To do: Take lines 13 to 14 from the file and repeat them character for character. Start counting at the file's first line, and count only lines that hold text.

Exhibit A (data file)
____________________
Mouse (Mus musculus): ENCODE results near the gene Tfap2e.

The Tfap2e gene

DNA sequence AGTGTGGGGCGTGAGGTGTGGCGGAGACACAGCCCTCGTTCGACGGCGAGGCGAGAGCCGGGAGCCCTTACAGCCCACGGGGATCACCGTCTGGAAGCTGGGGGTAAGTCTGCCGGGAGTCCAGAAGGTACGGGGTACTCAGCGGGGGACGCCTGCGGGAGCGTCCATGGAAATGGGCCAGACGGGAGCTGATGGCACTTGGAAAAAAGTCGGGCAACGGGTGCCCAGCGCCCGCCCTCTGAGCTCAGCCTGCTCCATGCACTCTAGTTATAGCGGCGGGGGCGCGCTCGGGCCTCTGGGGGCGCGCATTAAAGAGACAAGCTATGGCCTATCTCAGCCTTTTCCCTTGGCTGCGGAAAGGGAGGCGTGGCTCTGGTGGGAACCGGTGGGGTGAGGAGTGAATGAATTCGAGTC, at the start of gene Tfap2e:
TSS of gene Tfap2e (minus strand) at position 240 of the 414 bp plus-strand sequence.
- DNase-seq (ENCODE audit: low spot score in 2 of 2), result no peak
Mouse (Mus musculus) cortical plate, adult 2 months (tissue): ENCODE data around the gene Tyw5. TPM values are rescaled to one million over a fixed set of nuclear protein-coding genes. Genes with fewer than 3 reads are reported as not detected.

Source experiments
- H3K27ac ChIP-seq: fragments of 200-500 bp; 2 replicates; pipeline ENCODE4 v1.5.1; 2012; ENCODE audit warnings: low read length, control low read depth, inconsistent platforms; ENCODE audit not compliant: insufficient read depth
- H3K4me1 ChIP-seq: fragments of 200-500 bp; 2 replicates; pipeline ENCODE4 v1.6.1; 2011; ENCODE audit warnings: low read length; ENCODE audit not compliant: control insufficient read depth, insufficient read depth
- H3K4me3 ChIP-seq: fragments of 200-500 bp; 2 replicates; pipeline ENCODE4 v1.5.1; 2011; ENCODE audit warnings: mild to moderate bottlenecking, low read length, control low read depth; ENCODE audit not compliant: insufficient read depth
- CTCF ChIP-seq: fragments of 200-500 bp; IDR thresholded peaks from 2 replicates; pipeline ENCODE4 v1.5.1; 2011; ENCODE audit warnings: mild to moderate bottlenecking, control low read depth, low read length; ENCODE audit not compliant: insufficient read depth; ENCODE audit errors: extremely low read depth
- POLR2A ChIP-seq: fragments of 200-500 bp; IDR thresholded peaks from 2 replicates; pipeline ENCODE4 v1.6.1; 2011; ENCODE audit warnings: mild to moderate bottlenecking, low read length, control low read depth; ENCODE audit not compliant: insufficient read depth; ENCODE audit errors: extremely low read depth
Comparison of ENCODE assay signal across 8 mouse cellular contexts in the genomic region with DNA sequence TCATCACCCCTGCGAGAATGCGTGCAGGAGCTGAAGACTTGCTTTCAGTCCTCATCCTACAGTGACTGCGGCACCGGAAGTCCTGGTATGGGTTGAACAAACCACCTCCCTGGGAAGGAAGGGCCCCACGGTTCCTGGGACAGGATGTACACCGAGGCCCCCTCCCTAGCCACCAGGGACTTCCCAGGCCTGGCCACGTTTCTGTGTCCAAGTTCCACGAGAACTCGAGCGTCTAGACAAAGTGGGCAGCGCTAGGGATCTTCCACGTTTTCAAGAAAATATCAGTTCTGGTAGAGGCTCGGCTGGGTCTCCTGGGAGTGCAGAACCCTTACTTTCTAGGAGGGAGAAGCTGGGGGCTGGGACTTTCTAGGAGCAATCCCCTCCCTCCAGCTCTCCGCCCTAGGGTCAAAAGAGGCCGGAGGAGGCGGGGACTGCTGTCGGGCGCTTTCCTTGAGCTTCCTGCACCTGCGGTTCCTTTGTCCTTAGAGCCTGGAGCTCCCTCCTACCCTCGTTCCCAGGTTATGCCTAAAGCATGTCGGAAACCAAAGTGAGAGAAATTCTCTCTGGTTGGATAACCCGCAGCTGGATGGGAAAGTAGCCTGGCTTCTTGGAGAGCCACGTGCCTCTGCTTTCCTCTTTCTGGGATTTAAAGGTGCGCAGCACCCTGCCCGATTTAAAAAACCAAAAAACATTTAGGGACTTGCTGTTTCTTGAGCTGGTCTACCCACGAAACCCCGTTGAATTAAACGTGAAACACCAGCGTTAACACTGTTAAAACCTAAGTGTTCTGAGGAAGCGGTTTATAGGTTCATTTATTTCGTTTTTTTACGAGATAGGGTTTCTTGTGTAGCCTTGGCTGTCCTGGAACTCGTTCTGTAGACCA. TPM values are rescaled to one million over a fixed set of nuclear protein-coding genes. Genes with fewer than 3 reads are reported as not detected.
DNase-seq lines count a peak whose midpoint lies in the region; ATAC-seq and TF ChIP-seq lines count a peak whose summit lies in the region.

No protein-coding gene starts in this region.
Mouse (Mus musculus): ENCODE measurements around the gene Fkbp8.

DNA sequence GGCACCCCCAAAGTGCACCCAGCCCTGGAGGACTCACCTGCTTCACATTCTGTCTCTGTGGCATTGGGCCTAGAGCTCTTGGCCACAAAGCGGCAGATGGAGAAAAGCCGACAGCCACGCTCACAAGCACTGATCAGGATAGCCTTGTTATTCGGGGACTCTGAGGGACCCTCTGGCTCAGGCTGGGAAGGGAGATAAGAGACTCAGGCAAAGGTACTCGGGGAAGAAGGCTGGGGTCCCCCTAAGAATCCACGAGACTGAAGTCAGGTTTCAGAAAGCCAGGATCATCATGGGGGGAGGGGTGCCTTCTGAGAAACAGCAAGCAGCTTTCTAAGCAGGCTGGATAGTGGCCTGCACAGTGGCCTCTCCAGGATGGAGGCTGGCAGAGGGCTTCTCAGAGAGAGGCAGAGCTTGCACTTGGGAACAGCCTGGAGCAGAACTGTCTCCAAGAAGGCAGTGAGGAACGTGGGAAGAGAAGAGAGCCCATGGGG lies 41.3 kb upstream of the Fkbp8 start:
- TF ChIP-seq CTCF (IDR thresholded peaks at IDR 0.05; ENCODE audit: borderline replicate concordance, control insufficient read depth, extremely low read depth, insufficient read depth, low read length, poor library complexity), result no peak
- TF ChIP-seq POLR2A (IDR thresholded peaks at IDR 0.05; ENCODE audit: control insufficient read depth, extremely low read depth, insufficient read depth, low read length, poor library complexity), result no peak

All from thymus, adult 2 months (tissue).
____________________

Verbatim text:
Comparison of ENCODE assay signal across 8 mouse cellular contexts in the genomic region with DNA sequence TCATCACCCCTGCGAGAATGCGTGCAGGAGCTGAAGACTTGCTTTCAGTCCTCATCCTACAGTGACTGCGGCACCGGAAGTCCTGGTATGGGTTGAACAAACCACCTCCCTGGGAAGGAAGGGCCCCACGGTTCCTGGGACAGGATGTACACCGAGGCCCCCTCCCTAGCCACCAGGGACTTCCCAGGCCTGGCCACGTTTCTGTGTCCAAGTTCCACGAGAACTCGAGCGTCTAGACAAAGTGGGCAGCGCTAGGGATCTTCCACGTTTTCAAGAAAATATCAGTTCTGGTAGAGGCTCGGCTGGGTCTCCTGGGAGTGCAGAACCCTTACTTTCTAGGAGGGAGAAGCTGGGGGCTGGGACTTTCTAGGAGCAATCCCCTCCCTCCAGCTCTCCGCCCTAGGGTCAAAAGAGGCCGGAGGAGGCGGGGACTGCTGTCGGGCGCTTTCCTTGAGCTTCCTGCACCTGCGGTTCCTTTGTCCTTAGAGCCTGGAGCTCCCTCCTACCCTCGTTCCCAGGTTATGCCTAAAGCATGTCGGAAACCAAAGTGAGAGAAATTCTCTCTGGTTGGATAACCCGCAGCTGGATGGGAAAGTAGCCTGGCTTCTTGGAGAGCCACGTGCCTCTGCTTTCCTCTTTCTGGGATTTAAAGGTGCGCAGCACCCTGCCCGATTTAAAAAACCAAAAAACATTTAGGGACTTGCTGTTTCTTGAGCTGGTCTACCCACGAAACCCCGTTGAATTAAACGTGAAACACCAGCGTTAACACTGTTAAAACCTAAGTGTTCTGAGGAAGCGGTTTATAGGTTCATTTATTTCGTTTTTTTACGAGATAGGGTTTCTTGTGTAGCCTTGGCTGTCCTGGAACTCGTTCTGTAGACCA. TPM values are rescaled to one million over a fixed set of nuclear protein-coding genes. Genes with fewer than 3 reads are reported as not detected.
DNase-seq lines count a peak whose midpoint lies in the region; ATAC-seq and TF ChIP-seq lines count a peak whose summit lies in the region.